Fret Board Knowledge

Knowing the fretboard is very important if you want to become a great guitar player. When I started out, I would try to remember where all the A notes were on the neck. I began slowly memerizing where the notes were by using reference points. Such as... (this ones easy to remember)... The A note on the low E string at the fifth fret is also on the high E string at the 5th fret. There now... two places you know. Then... I always know that if the A note is at the fifth fret low E. It will also be two frets up at the seventh fret, D string. Now there is three places you know where the A note is. That will always be the same way (pattern) with every note starting on either the Low E, High E & D STRINGS. I use the fifth fret area because that's where you play the A minor Pentatonic Scale for Blues and Rock music in the Key of A. If you are starting out you might want to draw out a guitar neck with strings. Then put a circle on each fret and string... this is where you will write in the notes. Then after write in all the notes.... color each circle (note) with it's own color and name it. So now all the A notes are say red. E notes are brown, etc. Doing this will definately help you remember where your notes are. Start out with whole notes first. No sharps or flats. So... that's seven colors in all. ~Scott

Fret board Knowledge by Scott Thomas

You may not think this concept isn’t very important, but I bet a lot of you starting guitar players out there can’t name all notes on the guitar neck if I called out notes at random. Where’s the D sharp on the 3rd string? Quick! Chop-chop! Tick-tock…. Tic-tock…. See what I mean… Believe it or not, learning this simple thing will increase your knowledge, enjoyment & playing immensely.

There are millions of guitar players out there who could play Van Halen solos all day long… However, can’t name a note on the fret board. Most guitar players just want to spend their time noodling and trying to play as fast as they can. Don’t get me wrong, if that’s your gig, then stick with it. I just don’t think you’ll progress very fast… I did this myself for many years too!

I know, I know… most of you are thinking what’s the point? When I play, I want to sound cool by playing flashy licks and riffs. You know, chord shapes and box lead patterns. These techniques are really good to learn but do not help you remember where you’re exactly at when it comes to improvising with others during a jam session. These licks won’t work when you only know how to play in one position and everyone is modulating to another key. Knowledge of the fret board can take the chains off so that you can learn to free form jam. You know… to do some soul gliding…. Now, that’s when all the blood rushes around your head and heart is pounding and you couldn’t hit a wrong note if you tried. Learning these notes will help you with chord inversions too.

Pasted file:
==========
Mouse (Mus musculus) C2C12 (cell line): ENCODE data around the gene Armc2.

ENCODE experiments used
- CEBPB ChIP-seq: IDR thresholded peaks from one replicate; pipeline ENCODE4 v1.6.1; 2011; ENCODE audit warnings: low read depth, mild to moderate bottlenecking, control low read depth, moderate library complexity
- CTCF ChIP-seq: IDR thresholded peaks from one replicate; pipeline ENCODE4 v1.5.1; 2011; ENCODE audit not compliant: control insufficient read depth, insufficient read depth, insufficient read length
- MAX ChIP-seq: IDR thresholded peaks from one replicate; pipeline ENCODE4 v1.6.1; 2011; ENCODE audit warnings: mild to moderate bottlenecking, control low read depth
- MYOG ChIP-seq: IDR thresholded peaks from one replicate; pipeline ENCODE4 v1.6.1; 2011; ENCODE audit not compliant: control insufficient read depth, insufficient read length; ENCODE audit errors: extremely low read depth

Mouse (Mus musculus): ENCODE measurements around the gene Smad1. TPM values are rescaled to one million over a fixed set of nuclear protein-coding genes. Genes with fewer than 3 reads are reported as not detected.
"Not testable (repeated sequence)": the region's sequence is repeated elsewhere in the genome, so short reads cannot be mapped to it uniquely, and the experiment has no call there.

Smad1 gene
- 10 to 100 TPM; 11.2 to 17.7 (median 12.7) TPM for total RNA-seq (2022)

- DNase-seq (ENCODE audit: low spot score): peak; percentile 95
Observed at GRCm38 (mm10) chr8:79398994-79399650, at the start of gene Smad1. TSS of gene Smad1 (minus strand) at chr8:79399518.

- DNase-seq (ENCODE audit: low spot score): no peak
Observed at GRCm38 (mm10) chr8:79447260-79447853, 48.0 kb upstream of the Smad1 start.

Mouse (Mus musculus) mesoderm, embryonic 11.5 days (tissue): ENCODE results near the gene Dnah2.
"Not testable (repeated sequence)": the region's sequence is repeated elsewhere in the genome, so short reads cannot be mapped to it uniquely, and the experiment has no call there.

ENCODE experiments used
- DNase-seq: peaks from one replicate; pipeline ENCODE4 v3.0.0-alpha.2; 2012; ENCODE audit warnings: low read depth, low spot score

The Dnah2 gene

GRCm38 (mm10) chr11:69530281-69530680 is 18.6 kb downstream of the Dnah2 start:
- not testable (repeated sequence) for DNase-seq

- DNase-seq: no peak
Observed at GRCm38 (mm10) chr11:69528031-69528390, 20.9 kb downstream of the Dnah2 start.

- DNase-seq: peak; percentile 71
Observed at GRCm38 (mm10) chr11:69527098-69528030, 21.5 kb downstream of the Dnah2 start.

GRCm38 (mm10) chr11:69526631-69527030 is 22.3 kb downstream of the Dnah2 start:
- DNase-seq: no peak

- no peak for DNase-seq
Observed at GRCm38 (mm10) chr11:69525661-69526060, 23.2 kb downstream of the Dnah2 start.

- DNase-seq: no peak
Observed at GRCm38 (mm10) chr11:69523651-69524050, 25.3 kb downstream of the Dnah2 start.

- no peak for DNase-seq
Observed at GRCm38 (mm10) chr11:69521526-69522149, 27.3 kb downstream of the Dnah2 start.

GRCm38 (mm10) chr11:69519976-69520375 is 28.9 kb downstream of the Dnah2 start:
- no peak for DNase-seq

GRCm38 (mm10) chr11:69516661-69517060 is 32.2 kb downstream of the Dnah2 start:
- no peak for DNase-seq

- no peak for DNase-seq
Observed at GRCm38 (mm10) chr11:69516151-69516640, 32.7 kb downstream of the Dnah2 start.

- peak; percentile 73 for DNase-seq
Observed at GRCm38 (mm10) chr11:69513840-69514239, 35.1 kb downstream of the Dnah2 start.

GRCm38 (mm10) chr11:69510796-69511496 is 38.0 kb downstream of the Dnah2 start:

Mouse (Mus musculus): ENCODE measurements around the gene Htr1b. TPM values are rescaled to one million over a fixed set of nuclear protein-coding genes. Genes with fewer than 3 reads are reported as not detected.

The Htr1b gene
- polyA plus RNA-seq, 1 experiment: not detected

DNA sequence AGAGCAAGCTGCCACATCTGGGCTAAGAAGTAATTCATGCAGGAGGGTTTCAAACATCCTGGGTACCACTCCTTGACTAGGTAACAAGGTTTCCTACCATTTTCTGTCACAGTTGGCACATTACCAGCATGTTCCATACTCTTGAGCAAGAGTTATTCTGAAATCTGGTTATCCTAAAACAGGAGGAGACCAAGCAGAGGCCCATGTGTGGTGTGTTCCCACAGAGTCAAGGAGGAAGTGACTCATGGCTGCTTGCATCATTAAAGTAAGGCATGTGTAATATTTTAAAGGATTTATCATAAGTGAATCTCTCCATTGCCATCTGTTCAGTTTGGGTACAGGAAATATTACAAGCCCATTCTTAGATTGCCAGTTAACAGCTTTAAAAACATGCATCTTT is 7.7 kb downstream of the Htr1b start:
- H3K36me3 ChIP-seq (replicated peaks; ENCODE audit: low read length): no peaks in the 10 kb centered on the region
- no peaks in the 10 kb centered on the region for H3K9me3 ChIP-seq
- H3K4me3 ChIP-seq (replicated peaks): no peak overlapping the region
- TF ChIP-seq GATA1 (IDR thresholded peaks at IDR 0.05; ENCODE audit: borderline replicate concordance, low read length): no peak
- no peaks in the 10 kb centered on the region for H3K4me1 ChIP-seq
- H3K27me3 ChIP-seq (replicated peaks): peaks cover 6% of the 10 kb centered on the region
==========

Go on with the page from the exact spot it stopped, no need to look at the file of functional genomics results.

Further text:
Now, for the exercise…. Get a diagram of the fretboard with all the notes labeled on each string and fret. Each day for about 15 minutes, pick a string to study. Learn all the notes on that one string for that day. Study each string from first fret to the last fret. From the top string to the bottom string… get some index cards to help you. Make a game of it. Get a chord diagram and make copies and write the note name where the fingerings are. Have a relative or friend help you. Do this daily for two weeks. You will be amazed at all the different things you'll start to see that will help you remember where each note is at. I like to call them little indian tricks. Like this easy one. All the notes on the top low E string are the same as the notes on the bottom high E string. Open your mind.... This will give you a real solid foundation for future endeavors in your guitar playing.

"Sometimes it the easiest and obvious things we over look when learning something new."

Pentatonic Scales

Tips On Playing Lead Guitar Solos

Come By and "Like" my facebook page

Guitarz Forever Home